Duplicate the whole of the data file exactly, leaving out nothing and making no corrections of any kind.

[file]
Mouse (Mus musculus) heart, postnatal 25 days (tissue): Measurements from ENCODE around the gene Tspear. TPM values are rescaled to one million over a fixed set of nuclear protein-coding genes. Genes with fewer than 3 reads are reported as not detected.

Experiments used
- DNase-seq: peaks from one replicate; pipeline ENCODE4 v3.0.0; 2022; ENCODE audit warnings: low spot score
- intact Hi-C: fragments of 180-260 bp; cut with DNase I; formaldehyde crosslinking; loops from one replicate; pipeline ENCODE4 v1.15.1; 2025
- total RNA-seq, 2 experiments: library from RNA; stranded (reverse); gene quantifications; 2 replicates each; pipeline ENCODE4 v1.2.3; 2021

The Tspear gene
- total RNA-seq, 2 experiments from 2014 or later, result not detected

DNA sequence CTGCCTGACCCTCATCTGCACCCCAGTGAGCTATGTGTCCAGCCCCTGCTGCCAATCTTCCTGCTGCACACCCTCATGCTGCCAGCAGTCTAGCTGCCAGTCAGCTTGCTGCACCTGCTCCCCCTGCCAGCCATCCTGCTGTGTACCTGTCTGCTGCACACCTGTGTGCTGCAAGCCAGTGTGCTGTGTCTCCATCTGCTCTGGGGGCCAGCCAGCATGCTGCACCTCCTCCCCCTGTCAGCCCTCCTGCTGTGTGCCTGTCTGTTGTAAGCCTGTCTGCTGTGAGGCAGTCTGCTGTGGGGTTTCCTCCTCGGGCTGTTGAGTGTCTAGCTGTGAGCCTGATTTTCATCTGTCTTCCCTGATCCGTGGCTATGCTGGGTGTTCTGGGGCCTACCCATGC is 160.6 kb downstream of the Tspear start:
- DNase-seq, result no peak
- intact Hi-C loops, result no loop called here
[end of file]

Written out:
Mouse (Mus musculus) heart, postnatal 25 days (tissue): Measurements from ENCODE around the gene Tspear. TPM values are rescaled to one million over a fixed set of nuclear protein-coding genes. Genes with fewer than 3 reads are reported as not detected.

Experiments used
- DNase-seq: peaks from one replicate; pipeline ENCODE4 v3.0.0; 2022; ENCODE audit warnings: low spot score
- intact Hi-C: fragments of 180-260 bp; cut with DNase I; formaldehyde crosslinking; loops from one replicate; pipeline ENCODE4 v1.15.1; 2025
- total RNA-seq, 2 experiments: library from RNA; stranded (reverse); gene quantifications; 2 replicates each; pipeline ENCODE4 v1.2.3; 2021

The Tspear gene
- total RNA-seq, 2 experiments from 2014 or later, result not detected

DNA sequence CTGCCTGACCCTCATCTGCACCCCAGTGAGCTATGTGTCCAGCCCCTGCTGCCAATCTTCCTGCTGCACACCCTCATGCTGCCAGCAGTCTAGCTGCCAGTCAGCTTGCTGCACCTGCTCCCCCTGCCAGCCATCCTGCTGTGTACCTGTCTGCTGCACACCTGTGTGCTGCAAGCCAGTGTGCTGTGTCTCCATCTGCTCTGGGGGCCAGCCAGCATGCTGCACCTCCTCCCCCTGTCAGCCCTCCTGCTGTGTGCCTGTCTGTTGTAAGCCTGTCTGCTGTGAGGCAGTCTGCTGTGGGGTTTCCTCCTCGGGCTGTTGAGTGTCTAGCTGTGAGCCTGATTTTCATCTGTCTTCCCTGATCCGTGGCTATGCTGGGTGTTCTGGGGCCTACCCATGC is 160.6 kb downstream of the Tspear start:
- DNase-seq, result no peak
- intact Hi-C loops, result no loop called here